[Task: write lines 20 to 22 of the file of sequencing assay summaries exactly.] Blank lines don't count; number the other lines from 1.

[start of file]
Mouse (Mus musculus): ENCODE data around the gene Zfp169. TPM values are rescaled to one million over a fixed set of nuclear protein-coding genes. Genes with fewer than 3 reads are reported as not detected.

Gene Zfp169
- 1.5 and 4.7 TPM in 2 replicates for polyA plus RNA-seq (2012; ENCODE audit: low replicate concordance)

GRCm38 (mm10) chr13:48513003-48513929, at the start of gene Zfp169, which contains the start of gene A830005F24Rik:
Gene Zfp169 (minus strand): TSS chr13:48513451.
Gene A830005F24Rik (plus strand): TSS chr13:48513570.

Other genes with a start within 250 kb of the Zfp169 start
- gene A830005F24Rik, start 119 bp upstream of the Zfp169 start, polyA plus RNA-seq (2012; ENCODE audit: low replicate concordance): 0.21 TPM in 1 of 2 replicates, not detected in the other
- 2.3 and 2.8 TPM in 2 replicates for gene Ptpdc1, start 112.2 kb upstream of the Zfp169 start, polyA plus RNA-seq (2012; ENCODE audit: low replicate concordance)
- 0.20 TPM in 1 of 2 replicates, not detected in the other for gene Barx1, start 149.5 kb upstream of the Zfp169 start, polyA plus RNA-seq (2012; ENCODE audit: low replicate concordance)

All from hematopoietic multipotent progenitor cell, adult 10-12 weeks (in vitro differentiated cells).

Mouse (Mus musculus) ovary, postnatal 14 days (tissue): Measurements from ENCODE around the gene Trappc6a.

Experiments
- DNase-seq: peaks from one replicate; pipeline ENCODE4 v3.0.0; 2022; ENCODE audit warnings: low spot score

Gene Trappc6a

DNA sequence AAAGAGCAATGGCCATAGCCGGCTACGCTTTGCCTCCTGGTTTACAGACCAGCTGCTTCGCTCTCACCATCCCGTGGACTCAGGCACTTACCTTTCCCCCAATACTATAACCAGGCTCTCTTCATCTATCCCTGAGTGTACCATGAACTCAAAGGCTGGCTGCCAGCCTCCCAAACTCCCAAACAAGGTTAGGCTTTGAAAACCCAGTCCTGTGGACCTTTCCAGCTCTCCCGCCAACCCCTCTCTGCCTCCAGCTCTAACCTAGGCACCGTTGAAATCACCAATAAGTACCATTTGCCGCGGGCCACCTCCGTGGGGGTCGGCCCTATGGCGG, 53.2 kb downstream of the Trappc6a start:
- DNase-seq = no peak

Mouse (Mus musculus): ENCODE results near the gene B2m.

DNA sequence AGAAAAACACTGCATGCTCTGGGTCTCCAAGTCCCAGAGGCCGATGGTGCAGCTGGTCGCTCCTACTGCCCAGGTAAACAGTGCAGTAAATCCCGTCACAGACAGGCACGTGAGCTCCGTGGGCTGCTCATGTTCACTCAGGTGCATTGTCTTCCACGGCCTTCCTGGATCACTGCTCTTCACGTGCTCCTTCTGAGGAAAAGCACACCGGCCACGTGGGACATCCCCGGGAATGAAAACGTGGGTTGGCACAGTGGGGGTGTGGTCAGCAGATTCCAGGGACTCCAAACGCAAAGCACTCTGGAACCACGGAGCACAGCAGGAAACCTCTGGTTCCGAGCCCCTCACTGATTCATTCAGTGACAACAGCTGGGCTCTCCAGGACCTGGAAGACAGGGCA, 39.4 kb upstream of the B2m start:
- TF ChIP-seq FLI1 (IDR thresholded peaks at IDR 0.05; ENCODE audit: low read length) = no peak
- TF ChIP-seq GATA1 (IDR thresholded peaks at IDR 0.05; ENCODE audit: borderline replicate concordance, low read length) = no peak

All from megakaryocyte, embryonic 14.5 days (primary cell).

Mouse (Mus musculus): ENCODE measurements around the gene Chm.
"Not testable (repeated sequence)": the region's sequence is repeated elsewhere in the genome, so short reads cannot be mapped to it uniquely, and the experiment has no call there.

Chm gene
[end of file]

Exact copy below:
- TF ChIP-seq FLI1 (IDR thresholded peaks at IDR 0.05; ENCODE audit: low read length) = no peak
- TF ChIP-seq GATA1 (IDR thresholded peaks at IDR 0.05; ENCODE audit: borderline replicate concordance, low read length) = no peak

All from megakaryocyte, embryonic 14.5 days (primary cell).